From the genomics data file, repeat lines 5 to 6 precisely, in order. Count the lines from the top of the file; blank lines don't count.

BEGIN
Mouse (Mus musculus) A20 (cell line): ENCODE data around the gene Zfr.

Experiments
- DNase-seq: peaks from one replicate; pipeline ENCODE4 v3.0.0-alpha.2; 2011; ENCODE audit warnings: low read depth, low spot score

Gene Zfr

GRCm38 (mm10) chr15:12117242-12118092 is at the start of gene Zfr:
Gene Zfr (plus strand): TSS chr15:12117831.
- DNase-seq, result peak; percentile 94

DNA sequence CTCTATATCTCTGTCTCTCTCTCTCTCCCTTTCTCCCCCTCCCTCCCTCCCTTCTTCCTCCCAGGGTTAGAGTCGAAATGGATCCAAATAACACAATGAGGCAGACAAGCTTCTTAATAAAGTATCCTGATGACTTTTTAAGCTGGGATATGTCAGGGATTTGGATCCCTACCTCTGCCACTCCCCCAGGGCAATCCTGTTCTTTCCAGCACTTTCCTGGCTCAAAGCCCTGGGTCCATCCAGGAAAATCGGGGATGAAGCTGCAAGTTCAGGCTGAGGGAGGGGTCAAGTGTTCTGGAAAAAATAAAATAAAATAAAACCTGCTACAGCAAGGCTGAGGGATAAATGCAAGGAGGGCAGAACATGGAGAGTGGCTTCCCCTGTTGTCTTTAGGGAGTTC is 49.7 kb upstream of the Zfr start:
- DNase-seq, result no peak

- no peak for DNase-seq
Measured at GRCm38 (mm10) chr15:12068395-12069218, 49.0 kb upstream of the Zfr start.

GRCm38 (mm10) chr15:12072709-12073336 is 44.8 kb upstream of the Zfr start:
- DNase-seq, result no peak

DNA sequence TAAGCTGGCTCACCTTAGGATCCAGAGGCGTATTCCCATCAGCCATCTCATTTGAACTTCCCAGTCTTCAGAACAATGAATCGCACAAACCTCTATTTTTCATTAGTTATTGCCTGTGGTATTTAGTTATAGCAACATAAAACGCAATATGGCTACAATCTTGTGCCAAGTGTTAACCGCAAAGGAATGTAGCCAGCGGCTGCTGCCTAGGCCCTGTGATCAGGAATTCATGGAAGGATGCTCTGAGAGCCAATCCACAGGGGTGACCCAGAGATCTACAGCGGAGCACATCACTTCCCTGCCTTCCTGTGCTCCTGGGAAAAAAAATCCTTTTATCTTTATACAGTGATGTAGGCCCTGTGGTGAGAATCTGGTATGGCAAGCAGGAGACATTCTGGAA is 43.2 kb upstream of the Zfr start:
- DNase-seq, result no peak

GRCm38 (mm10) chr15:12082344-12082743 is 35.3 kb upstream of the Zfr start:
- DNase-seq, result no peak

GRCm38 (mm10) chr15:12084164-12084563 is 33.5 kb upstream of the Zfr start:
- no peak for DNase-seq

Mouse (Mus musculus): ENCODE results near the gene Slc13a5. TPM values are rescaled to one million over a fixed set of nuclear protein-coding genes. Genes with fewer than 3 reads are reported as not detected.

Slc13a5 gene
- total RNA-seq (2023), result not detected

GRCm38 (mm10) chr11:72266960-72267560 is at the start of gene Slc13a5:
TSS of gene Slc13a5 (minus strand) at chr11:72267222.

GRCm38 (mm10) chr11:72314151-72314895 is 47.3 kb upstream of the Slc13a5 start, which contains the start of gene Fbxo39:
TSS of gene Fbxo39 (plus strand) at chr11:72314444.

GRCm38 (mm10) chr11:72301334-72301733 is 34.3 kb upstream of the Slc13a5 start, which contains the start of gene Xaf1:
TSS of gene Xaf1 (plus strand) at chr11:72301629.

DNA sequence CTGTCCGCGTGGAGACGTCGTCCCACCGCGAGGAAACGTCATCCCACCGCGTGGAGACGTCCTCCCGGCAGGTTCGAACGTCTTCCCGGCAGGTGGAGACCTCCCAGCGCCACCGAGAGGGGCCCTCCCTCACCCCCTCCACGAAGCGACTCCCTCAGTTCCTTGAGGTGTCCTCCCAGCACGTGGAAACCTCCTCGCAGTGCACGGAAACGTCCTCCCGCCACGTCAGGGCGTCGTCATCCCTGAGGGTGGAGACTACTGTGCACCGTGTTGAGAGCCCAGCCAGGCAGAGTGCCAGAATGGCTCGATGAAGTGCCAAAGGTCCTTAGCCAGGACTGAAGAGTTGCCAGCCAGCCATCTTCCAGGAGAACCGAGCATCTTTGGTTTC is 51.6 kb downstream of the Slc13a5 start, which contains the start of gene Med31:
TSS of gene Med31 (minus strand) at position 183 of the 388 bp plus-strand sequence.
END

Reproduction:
GRCm38 (mm10) chr15:12117242-12118092 is at the start of gene Zfr:
Gene Zfr (plus strand): TSS chr15:12117831.